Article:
Political meddling in business rarely ends in a pot of gold
Automation effectively makes the dream of ‘bringing industry back home’ irrelevant. But this does not stop opportunist politicians from banging on about it
If you want to know something about the vagaries of political meddling in business, a good place to start would be in Dearborn, Detroit.
This is where Ford Motor Company executives have been trying to get on with the business of producing vehicles at the lowest possible cost but, instead have been spending a great deal of time dealing with the complex politics of production.
US President Donald Trump lambasted them for investment plans in Mexico, which were scrapped in January. Now it turns out that instead of Mexico, Ford will be making a new investment in China, alongside another investment back home.
Somewhere lost in all the political noise surrounding these investments is the reality that Ford is a global company, and a major player in most of the markets where it operates. No one seriously believes that the United States can be the production centre for all these markets, nor crucially, that all vehicle components can be manufactured in the same place.
That lesson about components came as something of a shock to the numbskulls who were busy celebrating the fall in the value of sterling in the wake of the Brexit decision.
“British exports are going to be that bit more competitive”, they boosted. However, it soon transpired that it also meant higher import costs for British vehicle makers, who, like all other global scale manufacturers, import components, which often account for the bulk of their material costs.
So, using political priorities to skewer production capabilities and to defy gravity ignores the realities of the global economy.
Out in the real world, iconic national products, like Apple’s iPhone, are barely made in the United States but are assembled and have components heavily sourced from elsewhere, mainly China.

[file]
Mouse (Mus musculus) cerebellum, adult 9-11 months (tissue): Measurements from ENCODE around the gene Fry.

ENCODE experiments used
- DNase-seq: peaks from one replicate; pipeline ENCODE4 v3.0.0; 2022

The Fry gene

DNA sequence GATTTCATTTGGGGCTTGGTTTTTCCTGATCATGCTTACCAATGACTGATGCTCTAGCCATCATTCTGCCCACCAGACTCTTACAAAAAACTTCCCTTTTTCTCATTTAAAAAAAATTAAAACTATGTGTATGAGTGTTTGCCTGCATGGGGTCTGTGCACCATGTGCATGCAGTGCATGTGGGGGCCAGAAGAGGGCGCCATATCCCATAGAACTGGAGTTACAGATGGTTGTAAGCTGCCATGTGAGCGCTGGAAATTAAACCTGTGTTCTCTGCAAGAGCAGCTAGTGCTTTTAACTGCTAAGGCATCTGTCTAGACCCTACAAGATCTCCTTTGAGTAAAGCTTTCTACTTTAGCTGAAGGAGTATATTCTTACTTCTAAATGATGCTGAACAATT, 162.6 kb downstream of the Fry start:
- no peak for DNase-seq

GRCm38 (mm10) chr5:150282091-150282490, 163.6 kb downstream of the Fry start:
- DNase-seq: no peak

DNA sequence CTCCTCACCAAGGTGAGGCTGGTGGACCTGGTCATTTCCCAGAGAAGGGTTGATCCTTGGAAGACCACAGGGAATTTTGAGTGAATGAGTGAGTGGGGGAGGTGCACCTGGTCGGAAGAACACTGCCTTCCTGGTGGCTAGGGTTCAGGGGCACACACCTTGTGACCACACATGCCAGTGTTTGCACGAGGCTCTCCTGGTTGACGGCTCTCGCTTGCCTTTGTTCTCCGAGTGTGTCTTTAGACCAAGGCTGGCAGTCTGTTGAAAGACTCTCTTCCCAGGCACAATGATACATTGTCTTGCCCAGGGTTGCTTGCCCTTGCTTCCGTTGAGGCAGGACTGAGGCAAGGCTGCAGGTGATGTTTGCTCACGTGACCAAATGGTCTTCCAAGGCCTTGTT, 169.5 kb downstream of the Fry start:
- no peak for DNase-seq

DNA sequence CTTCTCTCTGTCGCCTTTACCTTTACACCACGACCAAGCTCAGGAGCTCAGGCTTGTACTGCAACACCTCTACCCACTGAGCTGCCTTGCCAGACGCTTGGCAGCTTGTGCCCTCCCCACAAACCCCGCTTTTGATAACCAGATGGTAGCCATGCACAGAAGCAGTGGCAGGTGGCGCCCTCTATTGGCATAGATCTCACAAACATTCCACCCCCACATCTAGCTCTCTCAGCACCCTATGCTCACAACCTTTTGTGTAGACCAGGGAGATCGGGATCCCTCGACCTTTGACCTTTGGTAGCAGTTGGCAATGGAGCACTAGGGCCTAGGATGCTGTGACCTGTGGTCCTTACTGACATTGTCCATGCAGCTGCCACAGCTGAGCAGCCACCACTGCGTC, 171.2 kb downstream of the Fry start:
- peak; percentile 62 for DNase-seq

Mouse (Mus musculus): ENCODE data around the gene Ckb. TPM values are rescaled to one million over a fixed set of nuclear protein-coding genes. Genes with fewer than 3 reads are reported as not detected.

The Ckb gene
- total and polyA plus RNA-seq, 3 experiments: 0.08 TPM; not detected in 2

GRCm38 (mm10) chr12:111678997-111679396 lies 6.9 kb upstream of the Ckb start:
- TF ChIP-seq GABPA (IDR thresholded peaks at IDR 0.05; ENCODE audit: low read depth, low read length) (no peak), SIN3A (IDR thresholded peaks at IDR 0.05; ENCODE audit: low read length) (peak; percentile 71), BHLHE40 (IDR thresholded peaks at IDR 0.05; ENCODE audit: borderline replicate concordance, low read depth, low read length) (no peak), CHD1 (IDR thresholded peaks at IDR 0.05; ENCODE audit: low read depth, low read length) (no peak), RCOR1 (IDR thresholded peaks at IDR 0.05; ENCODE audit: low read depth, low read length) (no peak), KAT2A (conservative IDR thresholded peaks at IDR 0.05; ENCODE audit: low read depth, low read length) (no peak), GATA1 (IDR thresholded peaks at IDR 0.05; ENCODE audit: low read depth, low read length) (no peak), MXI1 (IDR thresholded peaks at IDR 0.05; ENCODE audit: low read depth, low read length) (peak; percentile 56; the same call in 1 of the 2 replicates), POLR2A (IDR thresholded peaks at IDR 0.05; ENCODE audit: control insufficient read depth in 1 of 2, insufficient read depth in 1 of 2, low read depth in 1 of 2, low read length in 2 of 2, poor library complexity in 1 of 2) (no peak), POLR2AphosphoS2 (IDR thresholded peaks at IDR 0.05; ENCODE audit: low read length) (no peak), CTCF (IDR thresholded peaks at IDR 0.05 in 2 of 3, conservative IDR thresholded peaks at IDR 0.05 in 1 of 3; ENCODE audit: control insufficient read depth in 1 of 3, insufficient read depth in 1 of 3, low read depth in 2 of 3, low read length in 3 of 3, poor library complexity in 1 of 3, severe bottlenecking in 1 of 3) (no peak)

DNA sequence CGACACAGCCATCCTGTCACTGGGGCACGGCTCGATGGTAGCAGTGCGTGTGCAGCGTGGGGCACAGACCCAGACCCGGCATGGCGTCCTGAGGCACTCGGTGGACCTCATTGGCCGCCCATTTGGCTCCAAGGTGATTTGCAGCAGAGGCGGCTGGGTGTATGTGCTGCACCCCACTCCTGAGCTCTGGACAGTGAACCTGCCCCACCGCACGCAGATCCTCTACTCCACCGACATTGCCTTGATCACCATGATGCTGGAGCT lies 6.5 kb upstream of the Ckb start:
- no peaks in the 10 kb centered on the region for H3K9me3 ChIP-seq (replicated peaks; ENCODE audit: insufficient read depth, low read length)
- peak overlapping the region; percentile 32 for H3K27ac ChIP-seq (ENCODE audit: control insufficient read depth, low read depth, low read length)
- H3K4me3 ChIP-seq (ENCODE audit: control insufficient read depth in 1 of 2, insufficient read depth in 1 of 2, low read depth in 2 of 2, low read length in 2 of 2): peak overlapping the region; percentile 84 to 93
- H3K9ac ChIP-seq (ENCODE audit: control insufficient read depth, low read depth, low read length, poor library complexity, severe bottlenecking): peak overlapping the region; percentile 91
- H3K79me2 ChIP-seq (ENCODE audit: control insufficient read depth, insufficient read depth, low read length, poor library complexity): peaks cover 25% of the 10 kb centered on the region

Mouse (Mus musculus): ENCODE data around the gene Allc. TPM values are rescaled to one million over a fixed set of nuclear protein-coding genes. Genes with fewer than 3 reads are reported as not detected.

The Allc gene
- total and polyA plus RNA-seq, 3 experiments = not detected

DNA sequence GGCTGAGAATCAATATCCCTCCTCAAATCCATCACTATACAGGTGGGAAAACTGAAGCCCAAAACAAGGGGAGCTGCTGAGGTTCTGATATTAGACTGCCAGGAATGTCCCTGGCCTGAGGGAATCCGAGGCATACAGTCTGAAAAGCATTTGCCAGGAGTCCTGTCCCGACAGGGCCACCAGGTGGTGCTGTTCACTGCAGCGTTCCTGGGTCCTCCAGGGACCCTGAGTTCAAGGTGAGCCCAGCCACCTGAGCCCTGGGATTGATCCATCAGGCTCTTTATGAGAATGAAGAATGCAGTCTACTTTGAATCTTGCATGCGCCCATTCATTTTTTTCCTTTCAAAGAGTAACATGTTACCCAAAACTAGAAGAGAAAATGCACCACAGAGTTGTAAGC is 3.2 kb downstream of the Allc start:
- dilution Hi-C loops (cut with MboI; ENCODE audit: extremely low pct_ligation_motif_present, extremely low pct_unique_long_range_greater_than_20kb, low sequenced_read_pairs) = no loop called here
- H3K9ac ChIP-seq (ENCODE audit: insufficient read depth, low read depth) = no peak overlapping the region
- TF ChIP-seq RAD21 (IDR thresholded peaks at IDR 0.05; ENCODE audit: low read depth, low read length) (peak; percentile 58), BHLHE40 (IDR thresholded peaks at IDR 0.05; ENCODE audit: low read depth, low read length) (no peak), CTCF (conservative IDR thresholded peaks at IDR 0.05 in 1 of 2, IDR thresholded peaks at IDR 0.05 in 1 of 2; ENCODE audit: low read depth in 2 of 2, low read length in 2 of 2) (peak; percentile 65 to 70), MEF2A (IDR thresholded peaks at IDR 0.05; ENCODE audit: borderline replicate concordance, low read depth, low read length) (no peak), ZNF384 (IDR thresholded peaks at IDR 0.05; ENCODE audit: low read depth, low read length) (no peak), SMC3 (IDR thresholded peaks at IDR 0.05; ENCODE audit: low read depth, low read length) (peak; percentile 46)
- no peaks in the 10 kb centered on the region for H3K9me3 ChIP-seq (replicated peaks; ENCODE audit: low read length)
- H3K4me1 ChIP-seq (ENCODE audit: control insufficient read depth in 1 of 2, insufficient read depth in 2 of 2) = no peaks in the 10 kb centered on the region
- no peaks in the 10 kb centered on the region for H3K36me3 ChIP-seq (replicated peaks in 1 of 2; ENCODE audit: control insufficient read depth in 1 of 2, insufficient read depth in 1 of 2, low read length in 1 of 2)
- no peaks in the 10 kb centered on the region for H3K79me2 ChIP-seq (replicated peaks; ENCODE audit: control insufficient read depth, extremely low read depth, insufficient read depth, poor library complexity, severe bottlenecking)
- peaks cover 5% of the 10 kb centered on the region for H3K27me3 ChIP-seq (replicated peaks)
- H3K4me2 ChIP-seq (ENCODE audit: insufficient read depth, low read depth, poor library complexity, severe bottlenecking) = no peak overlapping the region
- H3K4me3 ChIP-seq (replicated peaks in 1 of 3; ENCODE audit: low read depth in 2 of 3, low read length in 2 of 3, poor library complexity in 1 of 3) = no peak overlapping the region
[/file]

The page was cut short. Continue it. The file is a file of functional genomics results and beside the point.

This applies to a host of other “American” products, including, as everyone now knows, the fashion line produced in China for the company run by Ivanka Trump, the president’s daughter.
Politicians are fixated by industrial production, even though it occupies a dwindling space in most developed economies. They want it boosted to bring back jobs but these jobs are never coming back. In part this is because automation has already made this irrelevant but also because production inevitably gravitates to where costs are lowest. However, this does not stop opportunist politicians from banging on about “bringing industry back home”.
All this nonsense would be quite enough but there is more, much more, as Hong Kong business people know only too well. One minute they are sitting in their offices trying to make sense out of the coming year’s business plan while the next minute they are fielding calls from government officials urging them to sign up for all manner of new schemes emanating from the mainland.
The old mantra of getting Hong Kong business to invest in the Pearl River Delta has been replaced by something called the Greater Bay Area. Before that was the understandably forgotten Closer Economic Partnership Agreement.
Now we have the “Belt and Road Initiative”, involving places like Kyrgyzstan.
Do you really believe that Hong Kong companies would be heading there or to any of the other ’stans, if it were not politically expedient to do so?
Yet, according to Leung Chun-yin Hong Kong business will be playing a “super connector” role here.
The pressure to participate in these schemes is enormous. It is matched only by the private scepticism of the companies who are supposed to commit manpower and resources to help get them off the ground.
Things have got to such a stage that a number of major companies now employ individuals who do nothing other than bustle off on trips with officials in support of these schemes. They come back and write largely unread reports while the bosses try to work how little they can get away with by way of real financial commitment.
Of course, some of these schemes yield results and no business is going to turn down an opportunity to make a buck if there is a real prospect of doing so. But, and this is a very big but, one of the things business people are best at doing, is developing business; it is even possible to argue that they are better at it than politicians and bureaucrats. In my experience, if great opportunities really exist in remote places, it’s a fair bet that business will find them.
And there is a cautionary tale in what happened to Hopewell Holdings when Gordon Wu became the politically lauded poster boy for investing in Guangdong infrastructure projects two decades ago.
To put it politely the cheering surrounding his efforts was matched only by the cascading sound of cash gurgling away down many drains.
Does anyone seriously believe that companies would run better if only they had more political guidance?
Stephen Vines runs companies in the food sector and moonlights as a journalist and a broadcaster